Makes about 4 dozen gougères
Gougères are a classical preparation often served at wine tastings in France. The puffs are made from a savory pâte á choux, or cream puff dough-flavored here with Gruyère. They are best served hot out of the oven, offering that creamy-dough gratification. Don't add the cheese, and the puff is a base for a dessert.
1 cup water
7 tablespoons (3-1/2 ounces) unsalted butter
1 tablespoon kosher salt, or more to taste
Pinch of sugar
1-1/4 cups (5 ounces) all-purpose flour
4 to 5 large eggs
1-1/4 cups grated Gruyère (5 ounces)
Freshly ground white pepper
Preheat the oven to 450 degrees F. Line two baking sheets with Silpats (see Sources) or parchment paper.
In a medium saucepan, combine the water, butter, salt, and sugar and bring to a boil. Add all the flour at once, reduce the heat to medium, and stir with a wooden spoon for 2 minutes, or until the mixture forms a ball and the excess moisture has evaporated (if the ball forms more quickly, continue to cook and stir for a full 2 minutes).
Transfer the mixture to the bowl of a mixer fitted with the paddle and beat for about 30 seconds at medium speed to cool slightly. Add 4 eggs and continue to mix until completely combined and the batter has a smooth, silky texture. Stop the machine and lift up the beater to check the consistency of the batter. The batter in the mixing bowl should form a peak with a tip that falls over. If it is too stiff, beat in the white of the remaining egg. Check again and, if necessary, add the yolk. Finally, mix in 3/4 cup of the Gruyère and adjust the seasoning with salt and white pepper.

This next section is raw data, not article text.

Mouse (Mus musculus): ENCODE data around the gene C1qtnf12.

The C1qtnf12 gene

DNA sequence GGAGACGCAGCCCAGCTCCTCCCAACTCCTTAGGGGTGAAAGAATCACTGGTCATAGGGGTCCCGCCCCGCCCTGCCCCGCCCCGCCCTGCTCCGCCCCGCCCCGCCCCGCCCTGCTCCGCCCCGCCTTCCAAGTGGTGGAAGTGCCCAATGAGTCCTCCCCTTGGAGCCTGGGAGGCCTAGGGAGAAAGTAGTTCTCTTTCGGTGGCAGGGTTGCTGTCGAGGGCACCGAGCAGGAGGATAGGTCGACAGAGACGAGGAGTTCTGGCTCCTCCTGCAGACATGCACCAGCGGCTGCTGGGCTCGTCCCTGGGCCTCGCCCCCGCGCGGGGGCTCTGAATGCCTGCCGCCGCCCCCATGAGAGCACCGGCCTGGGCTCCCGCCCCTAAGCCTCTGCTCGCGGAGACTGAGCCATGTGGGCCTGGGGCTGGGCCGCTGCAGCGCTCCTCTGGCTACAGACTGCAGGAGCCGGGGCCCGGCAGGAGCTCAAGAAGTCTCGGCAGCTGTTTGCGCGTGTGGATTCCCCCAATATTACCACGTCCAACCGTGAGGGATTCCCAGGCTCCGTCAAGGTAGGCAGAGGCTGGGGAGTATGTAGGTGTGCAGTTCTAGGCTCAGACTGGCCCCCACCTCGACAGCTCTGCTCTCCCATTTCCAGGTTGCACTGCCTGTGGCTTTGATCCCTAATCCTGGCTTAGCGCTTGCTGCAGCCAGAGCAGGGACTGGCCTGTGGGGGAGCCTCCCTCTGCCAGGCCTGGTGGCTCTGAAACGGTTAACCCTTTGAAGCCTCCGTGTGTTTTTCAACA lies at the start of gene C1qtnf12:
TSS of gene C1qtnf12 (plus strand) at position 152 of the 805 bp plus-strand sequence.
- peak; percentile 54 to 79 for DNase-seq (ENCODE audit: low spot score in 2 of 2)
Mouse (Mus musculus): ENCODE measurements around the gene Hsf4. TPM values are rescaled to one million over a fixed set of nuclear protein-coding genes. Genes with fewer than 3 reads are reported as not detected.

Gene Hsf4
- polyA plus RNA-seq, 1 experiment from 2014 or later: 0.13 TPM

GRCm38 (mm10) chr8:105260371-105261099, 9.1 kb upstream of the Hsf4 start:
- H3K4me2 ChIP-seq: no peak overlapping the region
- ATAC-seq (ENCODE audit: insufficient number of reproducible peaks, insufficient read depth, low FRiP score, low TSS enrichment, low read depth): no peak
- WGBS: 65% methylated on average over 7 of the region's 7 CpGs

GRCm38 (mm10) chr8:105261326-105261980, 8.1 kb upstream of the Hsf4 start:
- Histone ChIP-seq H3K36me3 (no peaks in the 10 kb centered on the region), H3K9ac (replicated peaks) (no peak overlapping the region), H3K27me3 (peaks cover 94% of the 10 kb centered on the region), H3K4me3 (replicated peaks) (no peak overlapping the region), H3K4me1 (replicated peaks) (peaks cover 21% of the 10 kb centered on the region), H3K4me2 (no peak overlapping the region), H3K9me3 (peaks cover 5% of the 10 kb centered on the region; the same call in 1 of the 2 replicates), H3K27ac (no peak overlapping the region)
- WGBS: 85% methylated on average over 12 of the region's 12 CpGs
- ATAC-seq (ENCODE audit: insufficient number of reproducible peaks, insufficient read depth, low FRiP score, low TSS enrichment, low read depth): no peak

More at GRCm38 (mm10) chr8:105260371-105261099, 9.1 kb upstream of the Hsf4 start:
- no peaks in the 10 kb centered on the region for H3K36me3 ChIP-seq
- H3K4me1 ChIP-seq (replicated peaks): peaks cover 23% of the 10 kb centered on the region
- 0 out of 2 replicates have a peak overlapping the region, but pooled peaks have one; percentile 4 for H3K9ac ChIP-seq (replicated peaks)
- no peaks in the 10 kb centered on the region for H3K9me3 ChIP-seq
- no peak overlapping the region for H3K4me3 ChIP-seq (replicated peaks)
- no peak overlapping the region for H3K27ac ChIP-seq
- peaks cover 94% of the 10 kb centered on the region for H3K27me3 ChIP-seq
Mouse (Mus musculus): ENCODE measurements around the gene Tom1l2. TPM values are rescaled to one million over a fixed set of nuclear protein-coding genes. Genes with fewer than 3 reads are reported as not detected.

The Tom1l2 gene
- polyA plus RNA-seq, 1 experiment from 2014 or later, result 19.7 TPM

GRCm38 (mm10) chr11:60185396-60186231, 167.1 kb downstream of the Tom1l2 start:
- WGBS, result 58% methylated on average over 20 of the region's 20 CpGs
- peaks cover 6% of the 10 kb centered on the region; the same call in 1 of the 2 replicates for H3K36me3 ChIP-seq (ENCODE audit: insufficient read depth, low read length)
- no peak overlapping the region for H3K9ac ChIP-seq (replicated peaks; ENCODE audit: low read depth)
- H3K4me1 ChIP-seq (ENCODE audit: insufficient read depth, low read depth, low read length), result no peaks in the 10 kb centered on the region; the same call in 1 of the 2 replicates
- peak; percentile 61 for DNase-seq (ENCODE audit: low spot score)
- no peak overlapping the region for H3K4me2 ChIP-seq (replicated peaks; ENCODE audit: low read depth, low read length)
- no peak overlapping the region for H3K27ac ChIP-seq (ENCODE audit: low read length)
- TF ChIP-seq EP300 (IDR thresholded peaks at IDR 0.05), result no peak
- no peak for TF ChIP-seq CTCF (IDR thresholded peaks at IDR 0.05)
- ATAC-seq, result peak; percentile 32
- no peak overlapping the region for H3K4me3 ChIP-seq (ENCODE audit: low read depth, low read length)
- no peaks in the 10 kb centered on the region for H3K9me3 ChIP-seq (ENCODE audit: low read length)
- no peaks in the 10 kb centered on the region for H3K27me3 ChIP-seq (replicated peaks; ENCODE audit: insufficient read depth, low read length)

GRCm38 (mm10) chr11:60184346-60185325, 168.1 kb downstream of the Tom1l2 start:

Fill a pastry bag fitted with a 3/8-inch plain pastry tip with the gougère batter. Pipe the batter into 1-tablespoon mounds on the baking sheets, leaving about 2 inches between the gougères as the mixture will spread during baking. Sprinkle the top of each gougère with about 1/2 teaspoon of the remaining grated cheese and bake for 7 to 8 minutes, or until they puff and hold their shape. Reduce the heat to 350 degrees F. And bake for an additional 20 to 25 minutes. When the gougères are done, they should be a light golden brown color. When you break one open, it should be hollow; the inside should be cooked but still slightly moist. Remove the pans from the oven and serve the gougères while hot.
The French Laundry Cookbook
By Thomas Keller
With Susie Heller and Michael Ruhlman
Photographs by Deborah Jones
Artisan, November, 1999
150 recipes, more than 200 color photographs
Recipe reprinted by permission.
This page created January 2000
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